Many people don’t realize that natural resources can run out — they think the soil will be there forever and water will be there forever — but if you come from a background where water is a privilege, you understand that every drop should be cherished.
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Rural communities like the one I come from have traditional practices that most people do not consider to hold great potential, but they really work and can be maximized. Education gives you the opportunity to explore different ideas and discover what works best for the community and what works best for you as an individual.
To continue learning and growing I applied to the Mastercard Foundation-EARTH University Graduate Fellowship program after I graduated. I went through an interview process and was picked by CAMFED Zambia, where I’m currently working as a climate-smart Agriculture Officer. I work to train Agriculture Guides who will take the climate-smart techniques they learn and share them with female agriculture entrepreneurs in their own communities
When women receive an education it empowers them to farm in a way that is sustainable.
Climate-smart farming and women’s education are closely linked. From the research we are working on, we discovered that because of urbanization and lack of employment opportunities, men tend to migrate to the bigger cities, leaving their children and women alone in rural communities. Therefore, women are actually the bridge between the farm and the table. They work so hard to bring food and ensure that their children have had at least a meal a day.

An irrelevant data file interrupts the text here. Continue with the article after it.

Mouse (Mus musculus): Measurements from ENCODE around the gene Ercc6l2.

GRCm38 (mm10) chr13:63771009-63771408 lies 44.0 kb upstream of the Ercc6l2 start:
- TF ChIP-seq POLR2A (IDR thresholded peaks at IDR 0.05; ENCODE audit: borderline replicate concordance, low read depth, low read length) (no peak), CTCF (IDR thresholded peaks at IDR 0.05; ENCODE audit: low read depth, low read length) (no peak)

I am a witness to the transformation that education brings. It is so empowering to start seeing women entrepreneurs making it in the agriculture sector because of the knowledge and the platform they’ve been given.
I see a future of many possibilities because of our CAMFED Association, which is a sisterhood.
We (the CAMFED Association) are a group of women from sub-Saharan Africa who have been empowered through education. Moreover, we are working to ensure that more children are in school and are able to live a better life. My sisters and I are able to support more girls: We raise funds through the income that we are making and buy school essentials like books, pencils, shoes, and menstrual products.
We are also working with communities on agriculture. We run workshops to create awareness about climate change and about what people can do to survive, to build resilience. Here in Zambia we have many different stakeholders coming on board — inclusion is very important because it allows you to see things from other points of view and work towards a common goal. One traditional leader has actually donated a piece of land to us to devote to sustainable agriculture.
For me, being in our sisterhood is amazing and fulfilling and I’m grateful to be part of it.
Life keeps getting better because we support each other and we offer emotional support and social support to others as well. It is so empowering and encouraging to know how far we have come through education. We know there is more to be done and we are going to continue going.
I am a role model in my community because other girls have seen me flourish from challenging conditions, so they are encouraged to work hard so that they can become economically independent and be able to join the fight against poverty in our community.